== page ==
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Retail instability grows.

Byline: RETAIL coreena ford coreena.ford@ncjmedia.co.uk

NORTH East retailers will be hoping Christmas shopping starts early this year following new research which shows a drop in levels of business stability in the sector.

The proportion of regional retailers with a heightened risk of getting into financial difficulty in the next year has risen for a sixth month in a row, according to a study by insolvency and restructuring trade body R3.

It is now three percentage points higher than it was in March, at 27% compared to 24%.

September 25 marks the latest 'Quarter Day' on which commercial rental payments are traditionally due to be made, raising concerns that more traders in the sector will be feeling the pinch on their finances.

Neil chair of The quarterly rent payments - which traditionally fall around the 25th of March, June, September and December - can mark a significant outgoing for struggling firms and R3 said many well-known high street names have entered into administration in the run-up to or days following Quarter Days over the last 10 years. Northumberland furniture retailer Dickinsons announced last week that it would be closing its high street stores, while Greenwoods and Toys'R'Us are among leading retailers that have fallen into trouble in recent weeks.

R3 reviews 11 regional industry sectors every month for their business stability, and nine sectors were found to have firms that have seen their risk of insolvency increase since months, by between two and four percentage points.

Only the transport and haulage sector has recorded an improvement and the restaurant sector has held steady over the last six months.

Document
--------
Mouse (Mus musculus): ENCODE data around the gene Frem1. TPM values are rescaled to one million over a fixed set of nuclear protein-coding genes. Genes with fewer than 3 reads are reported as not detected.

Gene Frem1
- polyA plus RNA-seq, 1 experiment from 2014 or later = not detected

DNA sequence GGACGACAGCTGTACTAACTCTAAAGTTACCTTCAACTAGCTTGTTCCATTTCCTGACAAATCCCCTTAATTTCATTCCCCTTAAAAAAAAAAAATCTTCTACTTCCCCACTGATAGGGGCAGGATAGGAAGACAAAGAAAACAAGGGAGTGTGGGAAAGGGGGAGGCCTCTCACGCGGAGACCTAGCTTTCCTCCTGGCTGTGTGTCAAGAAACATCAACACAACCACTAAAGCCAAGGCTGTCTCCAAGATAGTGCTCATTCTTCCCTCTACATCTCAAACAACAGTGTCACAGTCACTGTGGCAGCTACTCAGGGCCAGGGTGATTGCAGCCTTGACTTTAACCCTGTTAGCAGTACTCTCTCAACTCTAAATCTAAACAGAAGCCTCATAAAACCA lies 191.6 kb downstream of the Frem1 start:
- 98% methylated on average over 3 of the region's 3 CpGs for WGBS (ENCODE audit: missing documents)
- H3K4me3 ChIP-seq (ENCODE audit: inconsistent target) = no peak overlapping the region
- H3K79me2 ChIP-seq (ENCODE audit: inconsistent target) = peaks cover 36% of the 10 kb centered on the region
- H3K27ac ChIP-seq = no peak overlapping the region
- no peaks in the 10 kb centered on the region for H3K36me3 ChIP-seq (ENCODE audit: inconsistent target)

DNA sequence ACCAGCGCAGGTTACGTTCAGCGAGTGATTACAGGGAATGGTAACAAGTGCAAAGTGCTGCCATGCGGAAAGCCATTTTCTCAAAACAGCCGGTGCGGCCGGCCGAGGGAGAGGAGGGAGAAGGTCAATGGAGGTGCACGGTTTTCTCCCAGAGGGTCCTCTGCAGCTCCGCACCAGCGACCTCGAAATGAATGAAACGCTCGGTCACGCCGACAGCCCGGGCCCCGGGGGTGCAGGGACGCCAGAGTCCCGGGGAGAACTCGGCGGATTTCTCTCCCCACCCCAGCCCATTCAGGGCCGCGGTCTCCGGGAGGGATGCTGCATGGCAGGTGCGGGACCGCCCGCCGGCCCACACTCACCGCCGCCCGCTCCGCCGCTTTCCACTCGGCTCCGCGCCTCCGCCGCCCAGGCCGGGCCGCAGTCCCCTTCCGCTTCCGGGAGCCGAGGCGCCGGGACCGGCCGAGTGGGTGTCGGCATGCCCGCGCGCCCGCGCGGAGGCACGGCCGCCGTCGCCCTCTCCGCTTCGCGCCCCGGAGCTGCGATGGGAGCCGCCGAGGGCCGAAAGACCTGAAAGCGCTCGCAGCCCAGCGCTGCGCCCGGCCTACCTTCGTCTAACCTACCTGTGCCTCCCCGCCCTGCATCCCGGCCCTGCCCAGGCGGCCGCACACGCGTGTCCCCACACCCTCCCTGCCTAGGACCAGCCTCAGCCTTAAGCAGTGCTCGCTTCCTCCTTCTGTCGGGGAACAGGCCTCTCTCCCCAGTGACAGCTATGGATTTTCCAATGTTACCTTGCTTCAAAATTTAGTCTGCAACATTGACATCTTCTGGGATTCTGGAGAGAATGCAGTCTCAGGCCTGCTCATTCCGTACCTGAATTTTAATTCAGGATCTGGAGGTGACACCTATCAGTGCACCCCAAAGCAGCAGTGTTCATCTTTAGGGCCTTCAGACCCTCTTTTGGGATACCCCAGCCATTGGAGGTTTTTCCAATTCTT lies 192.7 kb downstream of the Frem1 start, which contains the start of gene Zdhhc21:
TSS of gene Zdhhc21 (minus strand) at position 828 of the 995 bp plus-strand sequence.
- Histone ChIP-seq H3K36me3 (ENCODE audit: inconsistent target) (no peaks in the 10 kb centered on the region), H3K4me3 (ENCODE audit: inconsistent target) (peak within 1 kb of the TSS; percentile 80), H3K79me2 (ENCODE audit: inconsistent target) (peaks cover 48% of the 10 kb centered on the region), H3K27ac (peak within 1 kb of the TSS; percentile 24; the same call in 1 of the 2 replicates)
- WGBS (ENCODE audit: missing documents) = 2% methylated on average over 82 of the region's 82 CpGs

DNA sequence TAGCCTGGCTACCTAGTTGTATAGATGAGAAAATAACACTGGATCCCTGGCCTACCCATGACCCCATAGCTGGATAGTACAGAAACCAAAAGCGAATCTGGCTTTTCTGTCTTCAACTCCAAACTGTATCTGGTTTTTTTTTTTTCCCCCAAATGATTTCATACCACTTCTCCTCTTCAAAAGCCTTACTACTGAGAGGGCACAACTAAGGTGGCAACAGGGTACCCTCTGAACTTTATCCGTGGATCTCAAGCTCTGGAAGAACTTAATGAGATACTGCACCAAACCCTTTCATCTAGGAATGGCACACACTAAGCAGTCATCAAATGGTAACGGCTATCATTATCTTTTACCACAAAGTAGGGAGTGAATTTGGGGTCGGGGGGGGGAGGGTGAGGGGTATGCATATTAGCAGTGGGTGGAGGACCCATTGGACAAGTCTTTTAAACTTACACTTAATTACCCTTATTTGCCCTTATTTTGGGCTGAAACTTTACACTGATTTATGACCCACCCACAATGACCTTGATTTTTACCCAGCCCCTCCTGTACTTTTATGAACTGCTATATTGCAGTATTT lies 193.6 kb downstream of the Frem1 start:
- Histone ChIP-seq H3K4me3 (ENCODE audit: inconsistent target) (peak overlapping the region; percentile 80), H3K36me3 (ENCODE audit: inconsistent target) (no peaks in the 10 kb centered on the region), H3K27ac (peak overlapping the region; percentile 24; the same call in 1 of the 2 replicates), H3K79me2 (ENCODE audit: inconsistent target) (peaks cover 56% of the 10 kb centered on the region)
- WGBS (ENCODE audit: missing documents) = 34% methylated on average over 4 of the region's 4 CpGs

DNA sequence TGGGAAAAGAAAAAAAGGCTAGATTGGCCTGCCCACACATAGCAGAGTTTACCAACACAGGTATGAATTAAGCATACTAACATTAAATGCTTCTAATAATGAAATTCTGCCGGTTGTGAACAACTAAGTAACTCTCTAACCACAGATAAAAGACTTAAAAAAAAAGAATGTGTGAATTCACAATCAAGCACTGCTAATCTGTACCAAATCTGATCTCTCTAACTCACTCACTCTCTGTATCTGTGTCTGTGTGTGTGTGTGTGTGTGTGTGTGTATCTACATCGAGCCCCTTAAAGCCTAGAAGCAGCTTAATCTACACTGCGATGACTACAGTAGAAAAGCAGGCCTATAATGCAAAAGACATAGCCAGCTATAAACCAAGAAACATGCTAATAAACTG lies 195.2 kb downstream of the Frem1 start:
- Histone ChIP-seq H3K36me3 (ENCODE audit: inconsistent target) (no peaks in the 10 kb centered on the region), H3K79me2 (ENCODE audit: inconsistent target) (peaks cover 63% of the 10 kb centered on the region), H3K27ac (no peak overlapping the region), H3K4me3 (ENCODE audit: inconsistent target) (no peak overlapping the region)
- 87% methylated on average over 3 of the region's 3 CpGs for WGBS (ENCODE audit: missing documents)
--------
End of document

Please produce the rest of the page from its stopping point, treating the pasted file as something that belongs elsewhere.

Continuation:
Overall, 29% of all North East businesses have a heightened risk of entering insolvency in the next year, which is the same as this month's cross-sector national average, but is four percentage points up on where it stood back in March.

Neil Harrold, chair of R3 in the North East and a partner with Hay & Kilner Law Firm, said: "Competition from online retailers, rising rental and staff costs, and the current period of general economic uncertainty are combining to create tough conditions on the High Street, and many regional retailers will be fervently hoping that Christmas shoppers start turning out sooner rather than later.

"The financial outlay associated with Quarter Day can have a big impact on retailers' operations, and if any owners feel that the cost could be a tipping point for them, they should be speaking to their landlords as soon as they can to see what can be done - after all, the vast majority are likely to want to avoid the worst case scenario of their property becoming avoidably empty.

Harrold, R3 "As with any business, insolvency isn't necessarily the end of the road for a retailer - it can be an opportunity to restructure and rethink the business model, and many retailers have come out of administration and subsequently gone from strength to strength.

"With insolvency risk continuing to rise across most sectors, North East management teams need to retain a firm grip on their businesses' financial situations, so they can move quickly and access the widest possible range of advice and solutions to any problems that could be coming their way."

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Neil Harrold, chair of R3

North East retailers will be hoping Christmas shopping starts early this year
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Title Annotation:Business
Publication:The Journal (Newcastle, England)
Date:Sep 26, 2017
Words:553
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